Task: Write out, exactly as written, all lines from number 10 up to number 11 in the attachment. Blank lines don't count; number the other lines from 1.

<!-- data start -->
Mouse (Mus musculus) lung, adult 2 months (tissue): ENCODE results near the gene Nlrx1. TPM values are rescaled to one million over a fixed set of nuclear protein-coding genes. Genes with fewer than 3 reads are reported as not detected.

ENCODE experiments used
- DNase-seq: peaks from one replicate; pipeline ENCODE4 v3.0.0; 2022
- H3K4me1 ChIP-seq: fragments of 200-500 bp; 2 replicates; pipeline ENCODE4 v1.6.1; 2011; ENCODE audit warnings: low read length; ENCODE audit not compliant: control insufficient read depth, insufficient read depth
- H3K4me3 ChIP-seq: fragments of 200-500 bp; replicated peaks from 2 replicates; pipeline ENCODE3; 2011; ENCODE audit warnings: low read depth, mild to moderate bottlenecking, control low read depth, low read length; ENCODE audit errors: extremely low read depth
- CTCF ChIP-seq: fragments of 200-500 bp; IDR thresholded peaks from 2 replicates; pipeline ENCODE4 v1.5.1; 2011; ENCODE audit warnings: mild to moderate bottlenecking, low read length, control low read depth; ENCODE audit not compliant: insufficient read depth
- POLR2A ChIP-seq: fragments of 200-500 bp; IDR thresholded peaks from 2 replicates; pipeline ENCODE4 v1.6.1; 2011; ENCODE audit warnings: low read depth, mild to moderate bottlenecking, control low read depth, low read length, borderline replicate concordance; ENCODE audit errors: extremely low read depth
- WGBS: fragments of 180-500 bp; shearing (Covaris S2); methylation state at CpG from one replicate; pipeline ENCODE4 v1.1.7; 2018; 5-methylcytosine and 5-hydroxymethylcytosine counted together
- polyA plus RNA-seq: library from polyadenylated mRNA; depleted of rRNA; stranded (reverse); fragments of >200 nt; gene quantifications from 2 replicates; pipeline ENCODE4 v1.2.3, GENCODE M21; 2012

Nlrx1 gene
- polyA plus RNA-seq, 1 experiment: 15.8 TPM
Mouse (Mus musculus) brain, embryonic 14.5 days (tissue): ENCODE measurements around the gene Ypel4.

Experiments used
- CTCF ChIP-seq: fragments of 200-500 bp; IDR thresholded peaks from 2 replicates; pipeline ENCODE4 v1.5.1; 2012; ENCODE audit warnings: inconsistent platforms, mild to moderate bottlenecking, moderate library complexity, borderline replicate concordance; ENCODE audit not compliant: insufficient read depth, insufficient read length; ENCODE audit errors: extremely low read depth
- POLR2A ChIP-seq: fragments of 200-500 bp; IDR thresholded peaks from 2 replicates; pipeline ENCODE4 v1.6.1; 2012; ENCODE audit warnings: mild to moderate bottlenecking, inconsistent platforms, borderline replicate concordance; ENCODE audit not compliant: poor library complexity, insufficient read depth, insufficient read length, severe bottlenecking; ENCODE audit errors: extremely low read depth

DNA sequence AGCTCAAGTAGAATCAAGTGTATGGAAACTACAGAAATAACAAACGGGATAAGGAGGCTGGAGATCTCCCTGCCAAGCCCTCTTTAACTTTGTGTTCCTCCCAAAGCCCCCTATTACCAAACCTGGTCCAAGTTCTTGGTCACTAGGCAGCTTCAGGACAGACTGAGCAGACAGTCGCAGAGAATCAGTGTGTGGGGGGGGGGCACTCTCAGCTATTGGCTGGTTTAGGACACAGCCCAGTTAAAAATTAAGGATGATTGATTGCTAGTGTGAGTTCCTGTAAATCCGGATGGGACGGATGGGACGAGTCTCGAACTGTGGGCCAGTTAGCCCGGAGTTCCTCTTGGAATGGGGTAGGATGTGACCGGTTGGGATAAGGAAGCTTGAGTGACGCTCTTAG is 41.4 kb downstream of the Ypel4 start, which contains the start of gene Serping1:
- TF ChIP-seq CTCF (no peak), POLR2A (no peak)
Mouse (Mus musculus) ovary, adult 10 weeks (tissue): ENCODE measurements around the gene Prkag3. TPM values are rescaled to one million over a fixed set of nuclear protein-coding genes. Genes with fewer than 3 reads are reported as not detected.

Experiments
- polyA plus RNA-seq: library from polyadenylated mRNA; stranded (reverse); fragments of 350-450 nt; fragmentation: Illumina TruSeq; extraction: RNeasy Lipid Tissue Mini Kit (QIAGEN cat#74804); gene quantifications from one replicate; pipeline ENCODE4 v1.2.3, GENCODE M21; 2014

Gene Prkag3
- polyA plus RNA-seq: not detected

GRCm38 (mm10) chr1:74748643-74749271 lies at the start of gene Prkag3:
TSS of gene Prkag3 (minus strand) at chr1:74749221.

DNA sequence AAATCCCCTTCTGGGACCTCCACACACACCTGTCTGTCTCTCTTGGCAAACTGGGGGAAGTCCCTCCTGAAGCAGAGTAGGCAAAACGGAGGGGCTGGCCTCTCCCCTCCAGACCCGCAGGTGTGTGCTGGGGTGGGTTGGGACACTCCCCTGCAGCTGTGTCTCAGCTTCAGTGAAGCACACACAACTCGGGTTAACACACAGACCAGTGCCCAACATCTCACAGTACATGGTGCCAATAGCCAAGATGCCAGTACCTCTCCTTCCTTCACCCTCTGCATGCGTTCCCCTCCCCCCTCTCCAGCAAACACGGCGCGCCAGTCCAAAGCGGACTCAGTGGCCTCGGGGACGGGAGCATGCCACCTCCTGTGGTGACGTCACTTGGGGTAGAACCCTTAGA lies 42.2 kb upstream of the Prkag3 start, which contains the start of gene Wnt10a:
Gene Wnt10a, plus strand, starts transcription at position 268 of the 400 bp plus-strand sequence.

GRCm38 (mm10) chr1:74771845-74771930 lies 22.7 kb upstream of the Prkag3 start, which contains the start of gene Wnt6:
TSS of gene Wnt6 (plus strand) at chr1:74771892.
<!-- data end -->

Nlrx1 gene
- polyA plus RNA-seq, 1 experiment: 15.8 TPM